If Dr. Amalia Cudeiro were to leave the school district in disgrace, teachers should view it as a victory for their persistent work in opposing her draconian measures over the past two years. A superintendent who leaves in disgrace is a liability to the ruling class, they will be less hesitant to use her again. But there should be no doubt that her successor would continue where she left off. Ultimately, it is not personalities that decide the turn of policy in the first instance, but stark economic factors.
If Dr. Cudeiro were to leave without substantial legal action against her, it is equally likely that she will continue her policies if given an opportunity again, in some other school district. Even though the ruling class would view her as a liability, they do realize that it takes considerable time grooming people who are apt at destroying the public school system, and she may still have uses for them. Similarly, some crook from another school district could become her successor right here.
When the PTSA sent out a community survey in March of 2011, portraying teachers in a bad light, the union instructed the teachers to not talk about this with parents. The union has always tried to isolate the teachers from parents and to promote the myth that there is a sizable body of "teacher hating parents".
On the contrary, Bellevue teachers have the sympathy of a large number of parents and community. When you went on a strike in 2008, the district wanted to use the legal system to get you back to work. Parents protested and the district was unable to use the law against teachers. However, the union proved timid - it made no significant attempt to grow the strike across school districts. Nor was an appeal made to the broader working class to join the strike.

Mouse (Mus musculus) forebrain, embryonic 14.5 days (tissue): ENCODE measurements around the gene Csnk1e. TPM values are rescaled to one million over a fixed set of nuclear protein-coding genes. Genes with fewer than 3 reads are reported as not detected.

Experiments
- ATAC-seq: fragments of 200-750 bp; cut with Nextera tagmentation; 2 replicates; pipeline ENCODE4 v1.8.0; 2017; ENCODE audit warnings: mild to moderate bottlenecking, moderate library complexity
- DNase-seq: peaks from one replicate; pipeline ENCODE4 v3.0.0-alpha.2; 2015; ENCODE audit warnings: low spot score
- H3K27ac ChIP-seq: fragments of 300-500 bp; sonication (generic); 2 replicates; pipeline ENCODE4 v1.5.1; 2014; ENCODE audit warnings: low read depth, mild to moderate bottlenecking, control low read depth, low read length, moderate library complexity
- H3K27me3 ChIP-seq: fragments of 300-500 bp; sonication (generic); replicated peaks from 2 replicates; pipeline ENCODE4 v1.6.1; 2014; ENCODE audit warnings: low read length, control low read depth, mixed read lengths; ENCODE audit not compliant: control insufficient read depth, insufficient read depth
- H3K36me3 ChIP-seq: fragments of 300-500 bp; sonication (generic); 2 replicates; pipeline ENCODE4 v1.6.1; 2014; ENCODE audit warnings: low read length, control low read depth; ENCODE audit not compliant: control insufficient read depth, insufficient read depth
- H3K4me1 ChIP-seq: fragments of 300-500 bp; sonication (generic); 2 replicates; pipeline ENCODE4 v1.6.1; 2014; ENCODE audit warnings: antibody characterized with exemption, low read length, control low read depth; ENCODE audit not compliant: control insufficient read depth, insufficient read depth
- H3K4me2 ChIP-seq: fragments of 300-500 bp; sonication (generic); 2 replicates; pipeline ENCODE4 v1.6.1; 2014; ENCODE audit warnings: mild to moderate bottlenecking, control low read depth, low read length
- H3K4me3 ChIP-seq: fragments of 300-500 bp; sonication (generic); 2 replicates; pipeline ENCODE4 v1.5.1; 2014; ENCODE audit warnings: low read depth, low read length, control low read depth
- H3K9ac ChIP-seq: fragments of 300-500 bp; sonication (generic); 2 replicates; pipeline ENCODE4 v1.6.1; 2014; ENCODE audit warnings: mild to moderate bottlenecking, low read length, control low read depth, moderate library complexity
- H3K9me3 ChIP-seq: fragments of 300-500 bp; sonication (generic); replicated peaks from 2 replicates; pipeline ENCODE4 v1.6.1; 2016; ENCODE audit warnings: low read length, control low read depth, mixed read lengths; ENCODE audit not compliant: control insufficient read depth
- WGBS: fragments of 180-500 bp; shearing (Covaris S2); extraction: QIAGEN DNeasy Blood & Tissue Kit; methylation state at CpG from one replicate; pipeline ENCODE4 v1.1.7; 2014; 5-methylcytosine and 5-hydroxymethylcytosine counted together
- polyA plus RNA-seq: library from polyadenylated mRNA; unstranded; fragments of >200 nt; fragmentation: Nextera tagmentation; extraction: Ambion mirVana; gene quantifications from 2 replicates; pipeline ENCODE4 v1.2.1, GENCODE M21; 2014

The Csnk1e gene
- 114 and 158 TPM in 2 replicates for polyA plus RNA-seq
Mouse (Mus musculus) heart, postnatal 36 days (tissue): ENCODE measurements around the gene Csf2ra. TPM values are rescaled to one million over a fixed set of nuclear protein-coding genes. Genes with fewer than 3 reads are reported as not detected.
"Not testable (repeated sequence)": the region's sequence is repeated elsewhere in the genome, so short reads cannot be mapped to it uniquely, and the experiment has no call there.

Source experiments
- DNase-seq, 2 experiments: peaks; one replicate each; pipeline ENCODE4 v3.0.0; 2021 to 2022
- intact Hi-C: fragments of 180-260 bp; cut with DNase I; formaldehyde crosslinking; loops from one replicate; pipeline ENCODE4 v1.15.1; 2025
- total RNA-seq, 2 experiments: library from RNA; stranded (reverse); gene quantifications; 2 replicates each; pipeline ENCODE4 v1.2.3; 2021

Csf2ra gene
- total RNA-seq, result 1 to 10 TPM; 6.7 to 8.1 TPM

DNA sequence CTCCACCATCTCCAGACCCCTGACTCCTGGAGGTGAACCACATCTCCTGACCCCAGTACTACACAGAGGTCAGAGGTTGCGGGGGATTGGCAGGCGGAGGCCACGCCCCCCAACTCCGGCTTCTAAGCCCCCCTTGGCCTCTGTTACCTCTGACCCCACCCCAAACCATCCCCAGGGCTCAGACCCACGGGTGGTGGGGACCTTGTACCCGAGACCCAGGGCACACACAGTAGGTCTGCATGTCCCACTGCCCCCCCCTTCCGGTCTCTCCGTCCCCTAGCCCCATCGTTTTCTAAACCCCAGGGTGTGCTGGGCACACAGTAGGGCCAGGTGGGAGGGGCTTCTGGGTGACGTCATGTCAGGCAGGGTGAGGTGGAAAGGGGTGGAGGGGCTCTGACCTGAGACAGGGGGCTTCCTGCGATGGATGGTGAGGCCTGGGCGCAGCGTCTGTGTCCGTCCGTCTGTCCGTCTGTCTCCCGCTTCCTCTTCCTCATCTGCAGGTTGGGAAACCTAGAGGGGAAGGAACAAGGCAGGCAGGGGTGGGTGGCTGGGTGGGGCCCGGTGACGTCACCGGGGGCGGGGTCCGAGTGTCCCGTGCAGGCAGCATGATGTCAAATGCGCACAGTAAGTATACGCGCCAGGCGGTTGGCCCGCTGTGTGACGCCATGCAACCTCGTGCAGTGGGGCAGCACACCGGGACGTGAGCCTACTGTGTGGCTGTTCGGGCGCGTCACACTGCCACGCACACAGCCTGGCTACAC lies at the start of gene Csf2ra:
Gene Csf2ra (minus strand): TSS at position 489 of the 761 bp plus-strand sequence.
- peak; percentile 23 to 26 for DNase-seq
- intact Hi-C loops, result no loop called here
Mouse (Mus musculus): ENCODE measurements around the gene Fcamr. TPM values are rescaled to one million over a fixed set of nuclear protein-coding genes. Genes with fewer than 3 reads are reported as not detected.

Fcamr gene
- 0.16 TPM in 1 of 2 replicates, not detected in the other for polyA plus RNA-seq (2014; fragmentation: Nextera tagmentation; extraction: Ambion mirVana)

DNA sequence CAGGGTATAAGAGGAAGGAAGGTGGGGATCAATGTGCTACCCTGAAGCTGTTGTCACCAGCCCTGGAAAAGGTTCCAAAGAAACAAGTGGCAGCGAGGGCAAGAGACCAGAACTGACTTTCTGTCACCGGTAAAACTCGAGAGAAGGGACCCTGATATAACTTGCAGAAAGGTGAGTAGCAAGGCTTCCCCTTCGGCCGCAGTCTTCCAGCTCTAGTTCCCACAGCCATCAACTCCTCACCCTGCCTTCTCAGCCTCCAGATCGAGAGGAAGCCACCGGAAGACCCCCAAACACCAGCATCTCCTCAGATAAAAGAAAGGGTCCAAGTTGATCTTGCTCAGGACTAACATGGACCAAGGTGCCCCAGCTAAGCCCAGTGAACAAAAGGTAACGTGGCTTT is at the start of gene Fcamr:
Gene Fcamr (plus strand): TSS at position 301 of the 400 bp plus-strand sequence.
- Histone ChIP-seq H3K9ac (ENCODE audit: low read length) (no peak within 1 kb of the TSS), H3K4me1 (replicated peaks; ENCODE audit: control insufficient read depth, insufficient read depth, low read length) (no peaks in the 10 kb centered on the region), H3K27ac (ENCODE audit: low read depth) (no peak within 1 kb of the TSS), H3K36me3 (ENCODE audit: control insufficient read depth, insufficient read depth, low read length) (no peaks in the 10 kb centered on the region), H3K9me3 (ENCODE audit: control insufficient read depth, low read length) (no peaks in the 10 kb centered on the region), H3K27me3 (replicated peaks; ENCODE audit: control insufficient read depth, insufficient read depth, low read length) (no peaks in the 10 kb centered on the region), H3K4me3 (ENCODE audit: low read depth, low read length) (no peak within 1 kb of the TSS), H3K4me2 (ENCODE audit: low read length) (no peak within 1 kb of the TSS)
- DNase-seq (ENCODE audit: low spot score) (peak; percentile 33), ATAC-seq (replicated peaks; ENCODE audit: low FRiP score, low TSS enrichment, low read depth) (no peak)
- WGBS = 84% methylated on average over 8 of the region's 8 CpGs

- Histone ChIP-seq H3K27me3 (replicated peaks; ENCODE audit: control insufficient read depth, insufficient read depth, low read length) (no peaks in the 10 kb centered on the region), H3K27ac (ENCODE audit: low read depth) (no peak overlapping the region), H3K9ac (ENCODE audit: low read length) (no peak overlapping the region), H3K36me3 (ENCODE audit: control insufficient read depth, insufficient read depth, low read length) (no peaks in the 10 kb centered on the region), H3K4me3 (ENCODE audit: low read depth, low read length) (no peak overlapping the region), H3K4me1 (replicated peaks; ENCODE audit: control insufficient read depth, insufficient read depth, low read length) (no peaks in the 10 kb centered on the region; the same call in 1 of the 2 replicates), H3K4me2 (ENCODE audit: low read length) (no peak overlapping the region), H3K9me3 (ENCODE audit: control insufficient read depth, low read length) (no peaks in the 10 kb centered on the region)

While the 2011-12 budget does not anticipate any teacher layoffs for Bellevue, continued state cuts could likely change the situation. Teachers should prepare for a continued assault on their working conditions, wages, seniority rights, pensions. Placing trust in the union leadership will prove to be a dead-end. Forming committees of teachers to document the turn of events, including the betrayals of the union will be a key step. The moment a committee is formed, it gives the union notice and it provides a political framework for teachers to organize without the intimidation and demoralization of the union leadership.
A large segment of parents support teachers and find the success of their child in school directly connected to a good working environment for teachers. We reject the phony slogans of "Child First" uttered by the district, PTSA, LEV (League of Education Voters) and Stand (Stand For Children). This is a slogan designed by billionaires who want to portray teachers as somehow the enemy of our children. These are of course ridiculous claims, uttered by desperate people whose ways of swindling and profiteering on the backs of the poor is fast coming undone.
Ultimately, the union can't defend teachers as it is subservient to the Democratic Party, which just like its counterpart, is a party of big business. The NEA is busy trying to re-elect Obama - who spearheaded such a devastating attack on teachers and the BEA is undoubtedly trying to woo some other Democrat in the local elections.
As the past four years have clearly shown, teacher rights will not be protected by either of the two big business parties. Teacher rights can only be won by situating their struggle within the context of the struggle of the working class to achieve a degree of material comfort made possible by their contribution to society. The two big business parties and all their political affiliates should necessarily be counted as deadly enemies with whom negotiations will be fruitless.